Business Digest


October 04, 2002

In the Region

Wind turbine maker is sought to occupy former PPG factory

State economic development officials hope to persuade a modern windmill manufacturer to occupy an empty factory in Allegany County.

A wind turbine manufacturing plant could employ 800 to 1,000 people, said House Speaker Casper R. Taylor Jr., an Allegany Democrat. Taylor said Department of Business and Economic Development staffers were in Tokyo this week, discussing the possibility with representatives from Mitsubishi Corp.

Secretary David Iannucci and other DBED officials also are marketing the former PPG Industries complex at the North Branch Industrial Park to Spanish wind turbine maker Gamesa, Taylor said.

Black & Decker cutting jobs in England

Black & Decker Corp. said yesterday that it is cutting about 550 positions at its Spennymoor plant in northeast England as part of the restructuring it announced in January. An additional 400 temporary jobs will be eliminated.

The reductions are expected to be complete by the end of next year. About 450 workers will remain at the plant, which makes drills, grass cutters and a range of other products.

The Towson-based toolmaker said earlier in the year that it plans to eliminate about 2,400 jobs in "high cost" regions, such as the United States and the United Kingdom, and move production to lower-cost plants in China, Mexico and the Czech Republic.

Nellis Corp. purchases building in Columbia

Nellis Corp., the Rockville investment company that recently bought the Bank of America building in downtown Baltimore, has also closed on a 126,000-square-foot building in Columbia, said Mark Schall, senior vice president of National Real Estate Brokerage Inc.

The price for the building, at 10227 Wincopin Circle, was not disclosed. The property's assessed value is $9.145 million, according to state land records.

The Columbia building, known as the American City Building, is under a long-term lease to the Rouse Co.


Owens Corning sues to retrieve dividends paid big holders

Owens Corning wants its biggest shareholders to give back more than $700 million in stock dividends they received between 1996 and 2000. The company filed lawsuits Wednesday asking for the payouts to be returned by mutual-fund managers and investors who received more than $100,000 in stock dividends during the four-year period.

The suits were filed in U.S. Bankruptcy Court in Wilmington, Del. In total, the company seeks $709 million to help pay off creditors and asbestos victims.

Owens Corning said in court papers that the dividend payments may be fraudulent because the company was insolvent when it paid the money. The Toledo building supply maker filed for bankruptcy protection in October 2000 because of rising costs from asbestos lawsuits.

Credentials `misstated,' Veritas executive resigns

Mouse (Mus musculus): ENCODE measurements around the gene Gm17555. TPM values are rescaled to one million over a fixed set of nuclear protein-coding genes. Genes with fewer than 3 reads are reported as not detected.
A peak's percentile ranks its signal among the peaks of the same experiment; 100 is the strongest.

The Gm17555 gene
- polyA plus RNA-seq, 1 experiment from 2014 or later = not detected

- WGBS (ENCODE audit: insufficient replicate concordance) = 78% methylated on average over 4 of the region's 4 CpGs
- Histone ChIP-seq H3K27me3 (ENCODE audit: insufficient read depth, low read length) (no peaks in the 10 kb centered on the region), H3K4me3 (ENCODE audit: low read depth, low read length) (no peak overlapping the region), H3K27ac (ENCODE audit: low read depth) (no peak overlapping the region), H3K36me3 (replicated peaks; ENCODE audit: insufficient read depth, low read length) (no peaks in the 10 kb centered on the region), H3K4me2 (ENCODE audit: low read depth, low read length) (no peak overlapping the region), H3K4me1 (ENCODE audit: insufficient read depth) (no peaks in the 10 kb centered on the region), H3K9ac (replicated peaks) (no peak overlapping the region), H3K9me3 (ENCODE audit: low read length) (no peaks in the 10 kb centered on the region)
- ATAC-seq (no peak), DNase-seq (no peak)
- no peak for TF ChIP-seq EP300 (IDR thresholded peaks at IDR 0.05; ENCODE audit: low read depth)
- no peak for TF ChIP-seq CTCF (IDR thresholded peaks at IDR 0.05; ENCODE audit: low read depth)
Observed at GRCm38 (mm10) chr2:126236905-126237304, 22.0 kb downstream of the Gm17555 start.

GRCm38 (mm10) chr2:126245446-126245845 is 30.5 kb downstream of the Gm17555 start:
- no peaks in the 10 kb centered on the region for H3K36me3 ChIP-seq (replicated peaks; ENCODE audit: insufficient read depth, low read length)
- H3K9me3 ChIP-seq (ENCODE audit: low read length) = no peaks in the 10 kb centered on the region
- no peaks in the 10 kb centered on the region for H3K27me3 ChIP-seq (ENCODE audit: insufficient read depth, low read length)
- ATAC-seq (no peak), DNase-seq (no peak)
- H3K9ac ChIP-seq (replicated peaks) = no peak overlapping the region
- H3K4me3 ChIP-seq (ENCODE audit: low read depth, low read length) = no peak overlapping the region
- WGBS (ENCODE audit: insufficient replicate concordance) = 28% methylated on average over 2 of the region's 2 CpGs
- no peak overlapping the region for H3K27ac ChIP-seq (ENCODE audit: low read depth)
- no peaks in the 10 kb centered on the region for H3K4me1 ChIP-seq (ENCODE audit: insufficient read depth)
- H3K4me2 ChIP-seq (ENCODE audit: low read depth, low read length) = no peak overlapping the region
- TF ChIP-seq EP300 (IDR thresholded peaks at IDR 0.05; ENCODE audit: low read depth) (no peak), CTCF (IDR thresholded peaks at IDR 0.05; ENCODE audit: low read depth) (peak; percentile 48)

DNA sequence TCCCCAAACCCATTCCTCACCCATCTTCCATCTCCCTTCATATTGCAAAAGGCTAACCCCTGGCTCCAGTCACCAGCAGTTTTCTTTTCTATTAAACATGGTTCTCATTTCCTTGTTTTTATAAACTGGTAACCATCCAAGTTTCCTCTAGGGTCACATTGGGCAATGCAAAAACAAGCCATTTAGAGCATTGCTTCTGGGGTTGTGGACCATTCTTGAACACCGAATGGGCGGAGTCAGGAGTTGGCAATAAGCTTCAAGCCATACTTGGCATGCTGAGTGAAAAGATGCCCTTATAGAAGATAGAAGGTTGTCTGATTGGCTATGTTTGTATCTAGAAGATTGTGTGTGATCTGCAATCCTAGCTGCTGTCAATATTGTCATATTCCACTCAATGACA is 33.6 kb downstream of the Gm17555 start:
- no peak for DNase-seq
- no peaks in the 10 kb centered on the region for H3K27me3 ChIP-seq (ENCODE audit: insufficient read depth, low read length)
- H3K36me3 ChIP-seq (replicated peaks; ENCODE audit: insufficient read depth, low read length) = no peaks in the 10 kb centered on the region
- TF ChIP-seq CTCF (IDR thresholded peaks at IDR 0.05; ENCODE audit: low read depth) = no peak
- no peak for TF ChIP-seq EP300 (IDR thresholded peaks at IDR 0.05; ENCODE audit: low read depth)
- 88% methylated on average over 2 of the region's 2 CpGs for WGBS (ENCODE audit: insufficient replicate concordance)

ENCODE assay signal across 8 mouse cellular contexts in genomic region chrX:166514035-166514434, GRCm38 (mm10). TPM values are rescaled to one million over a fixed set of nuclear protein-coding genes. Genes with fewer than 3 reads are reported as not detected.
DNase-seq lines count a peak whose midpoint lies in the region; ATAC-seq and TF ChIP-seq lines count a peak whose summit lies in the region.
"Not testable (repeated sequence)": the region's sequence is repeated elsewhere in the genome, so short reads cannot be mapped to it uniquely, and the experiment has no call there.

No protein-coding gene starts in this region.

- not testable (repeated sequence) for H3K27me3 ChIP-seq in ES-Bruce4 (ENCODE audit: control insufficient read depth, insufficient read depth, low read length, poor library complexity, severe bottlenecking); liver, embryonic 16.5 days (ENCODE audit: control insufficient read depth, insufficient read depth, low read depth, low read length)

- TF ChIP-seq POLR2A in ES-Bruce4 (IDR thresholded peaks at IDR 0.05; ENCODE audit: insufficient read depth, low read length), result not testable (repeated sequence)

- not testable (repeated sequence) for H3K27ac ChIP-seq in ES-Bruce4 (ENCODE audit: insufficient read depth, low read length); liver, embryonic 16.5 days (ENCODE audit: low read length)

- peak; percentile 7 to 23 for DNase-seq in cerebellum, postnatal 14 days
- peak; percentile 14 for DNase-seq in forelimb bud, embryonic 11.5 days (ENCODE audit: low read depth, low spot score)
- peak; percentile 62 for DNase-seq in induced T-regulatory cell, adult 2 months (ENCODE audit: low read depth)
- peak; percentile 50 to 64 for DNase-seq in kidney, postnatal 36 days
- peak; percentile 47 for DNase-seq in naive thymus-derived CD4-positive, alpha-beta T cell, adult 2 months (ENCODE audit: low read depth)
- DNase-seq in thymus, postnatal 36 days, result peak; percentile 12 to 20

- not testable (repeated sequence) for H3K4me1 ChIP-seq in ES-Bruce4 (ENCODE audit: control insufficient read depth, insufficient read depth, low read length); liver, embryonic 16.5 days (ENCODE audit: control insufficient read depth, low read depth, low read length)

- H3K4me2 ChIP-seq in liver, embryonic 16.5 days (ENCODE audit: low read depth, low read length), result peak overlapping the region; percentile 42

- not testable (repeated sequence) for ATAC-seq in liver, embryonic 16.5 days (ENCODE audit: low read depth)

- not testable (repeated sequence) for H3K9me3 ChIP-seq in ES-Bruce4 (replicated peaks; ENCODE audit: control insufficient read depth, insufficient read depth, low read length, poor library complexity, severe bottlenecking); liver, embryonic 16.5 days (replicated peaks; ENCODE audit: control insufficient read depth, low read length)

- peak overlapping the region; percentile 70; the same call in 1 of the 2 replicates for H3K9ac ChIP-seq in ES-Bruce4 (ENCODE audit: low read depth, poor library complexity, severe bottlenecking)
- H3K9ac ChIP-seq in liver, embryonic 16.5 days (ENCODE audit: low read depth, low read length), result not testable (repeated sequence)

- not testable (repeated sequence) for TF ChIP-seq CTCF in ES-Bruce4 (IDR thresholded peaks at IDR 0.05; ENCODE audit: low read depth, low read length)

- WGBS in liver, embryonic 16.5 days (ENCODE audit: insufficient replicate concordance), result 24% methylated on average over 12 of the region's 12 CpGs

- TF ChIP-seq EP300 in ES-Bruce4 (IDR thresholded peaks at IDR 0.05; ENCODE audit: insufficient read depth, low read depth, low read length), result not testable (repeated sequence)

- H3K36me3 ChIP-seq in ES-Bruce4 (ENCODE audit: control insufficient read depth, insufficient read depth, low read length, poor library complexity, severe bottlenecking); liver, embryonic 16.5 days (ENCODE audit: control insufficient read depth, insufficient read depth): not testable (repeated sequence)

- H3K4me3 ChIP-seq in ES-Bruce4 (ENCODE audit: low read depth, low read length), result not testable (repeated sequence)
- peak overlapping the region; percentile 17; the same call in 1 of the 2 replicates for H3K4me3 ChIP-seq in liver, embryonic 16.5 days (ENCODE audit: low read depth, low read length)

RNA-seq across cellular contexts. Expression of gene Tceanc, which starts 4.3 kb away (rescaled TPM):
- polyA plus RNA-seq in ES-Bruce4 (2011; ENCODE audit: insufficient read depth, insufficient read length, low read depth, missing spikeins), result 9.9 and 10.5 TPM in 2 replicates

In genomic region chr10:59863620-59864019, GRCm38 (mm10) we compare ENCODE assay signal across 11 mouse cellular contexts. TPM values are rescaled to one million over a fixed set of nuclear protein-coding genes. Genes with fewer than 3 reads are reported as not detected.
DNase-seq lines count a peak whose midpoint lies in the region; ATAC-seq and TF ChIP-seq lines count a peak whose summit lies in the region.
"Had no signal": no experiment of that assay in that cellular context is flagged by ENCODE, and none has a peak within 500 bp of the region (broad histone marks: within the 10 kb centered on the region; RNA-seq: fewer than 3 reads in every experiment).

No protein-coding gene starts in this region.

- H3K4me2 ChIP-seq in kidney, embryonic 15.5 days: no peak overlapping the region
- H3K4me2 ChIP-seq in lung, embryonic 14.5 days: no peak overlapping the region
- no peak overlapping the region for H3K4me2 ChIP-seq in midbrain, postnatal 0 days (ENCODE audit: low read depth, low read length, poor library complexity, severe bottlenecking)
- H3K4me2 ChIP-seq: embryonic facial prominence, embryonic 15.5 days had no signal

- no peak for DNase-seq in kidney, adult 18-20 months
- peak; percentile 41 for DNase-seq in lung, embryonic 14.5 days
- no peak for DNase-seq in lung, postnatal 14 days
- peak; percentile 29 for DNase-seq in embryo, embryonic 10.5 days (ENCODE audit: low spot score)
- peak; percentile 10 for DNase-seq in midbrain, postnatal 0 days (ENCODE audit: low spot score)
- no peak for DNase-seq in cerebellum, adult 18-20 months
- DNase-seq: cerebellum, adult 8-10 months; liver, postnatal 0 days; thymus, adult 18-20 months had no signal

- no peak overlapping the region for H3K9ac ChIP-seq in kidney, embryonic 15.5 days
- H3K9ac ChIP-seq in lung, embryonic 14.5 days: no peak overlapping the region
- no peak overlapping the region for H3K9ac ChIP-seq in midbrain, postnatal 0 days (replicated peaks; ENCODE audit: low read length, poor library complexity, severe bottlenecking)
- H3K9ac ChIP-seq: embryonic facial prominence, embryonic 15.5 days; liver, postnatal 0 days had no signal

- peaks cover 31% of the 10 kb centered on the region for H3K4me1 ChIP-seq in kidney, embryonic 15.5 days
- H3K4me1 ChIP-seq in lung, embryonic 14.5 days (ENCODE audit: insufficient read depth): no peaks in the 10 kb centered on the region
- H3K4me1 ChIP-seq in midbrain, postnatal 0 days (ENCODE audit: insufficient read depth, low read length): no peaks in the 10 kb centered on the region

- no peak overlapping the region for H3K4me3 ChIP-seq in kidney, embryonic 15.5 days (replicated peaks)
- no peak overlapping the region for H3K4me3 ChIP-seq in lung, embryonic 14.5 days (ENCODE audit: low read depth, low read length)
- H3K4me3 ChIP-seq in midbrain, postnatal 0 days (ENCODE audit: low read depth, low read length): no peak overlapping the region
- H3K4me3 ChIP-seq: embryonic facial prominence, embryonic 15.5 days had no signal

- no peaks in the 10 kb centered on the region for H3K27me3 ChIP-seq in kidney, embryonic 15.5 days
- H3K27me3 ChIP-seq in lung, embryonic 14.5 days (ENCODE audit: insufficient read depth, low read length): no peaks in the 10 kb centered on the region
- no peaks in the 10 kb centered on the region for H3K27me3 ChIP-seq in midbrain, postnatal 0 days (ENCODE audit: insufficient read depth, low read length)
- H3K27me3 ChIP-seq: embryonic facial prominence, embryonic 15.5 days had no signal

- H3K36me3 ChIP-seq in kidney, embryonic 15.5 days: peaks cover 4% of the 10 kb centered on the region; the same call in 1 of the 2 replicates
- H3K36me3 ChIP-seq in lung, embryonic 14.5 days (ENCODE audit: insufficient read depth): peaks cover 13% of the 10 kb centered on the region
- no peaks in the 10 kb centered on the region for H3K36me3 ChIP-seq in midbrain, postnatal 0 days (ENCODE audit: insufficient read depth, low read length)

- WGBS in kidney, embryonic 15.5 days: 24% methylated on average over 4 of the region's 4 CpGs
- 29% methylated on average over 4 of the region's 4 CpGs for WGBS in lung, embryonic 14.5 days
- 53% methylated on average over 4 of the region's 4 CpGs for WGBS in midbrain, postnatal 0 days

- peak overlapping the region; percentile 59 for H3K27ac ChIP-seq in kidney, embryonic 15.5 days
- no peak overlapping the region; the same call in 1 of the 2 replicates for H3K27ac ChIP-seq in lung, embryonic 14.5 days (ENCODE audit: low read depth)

Veritas Software Corp. said yesterday that Kenneth E. Lonchar resigned as executive vice president and chief financial officer, after the company learned he had "misstated" his educational credentials.

Veritas, a maker of storage-management software, said it recently uncovered that Lonchar had incorrectly claimed to have received an MBA from Stanford University.

Lonchar said he believes that his resignation is in the best interests of all. Jay A. Jones, senior vice president and chief administrative officer, has assumed the role of acting chief financial officer.

Hitachi and Mitsubishi to form chip company

Hitachi Ltd. and Mitsubishi Electric Corp. said yesterday that they will merge several of their semiconductor operations into a new company in an attempt to boost profitability.

Renesas Technology Corp. will be formed in April next year, Hitachi and Mitsubishi said in a joint statement.

Renesas will be capitalized at 50 billion yen ($409.84 million), with Hitachi kicking in 55 percent and Mitsubishi 45 percent. The new company is to have 27,200 workers.

EMC announces layoffs, lowers earnings outlook

EMC Corp. said yesterday that it will lay off 1,350 employees, or 7 percent of its work force, and the data storage giant also lowered its earnings outlook in the face of a technology spending slump.

The company said its work force will total 17,000 people after the cuts. EMC laid off more than 4,000 workers last year as spending on its high-end data storage hardware and software plummeted.

Microsoft pursuer joining ChevronTexaco as counsel

Assistant Attorney General Charles James, who led the Justice Department's antitrust case against Microsoft Corp., is leaving government to become chief legal counsel at ChevronTexaco.

James, 48, will join ChevronTexaco effective Dec. 9, and will be on the company's six-member executive committee.

Taking over as head of the department's antitrust division in June last year, James was instrumental in forging a proposed settlement of antitrust charges against the software company late last year. The Justice Department's move to settle the antitrust case represented a sharp change in the course of the long-running lawsuit.

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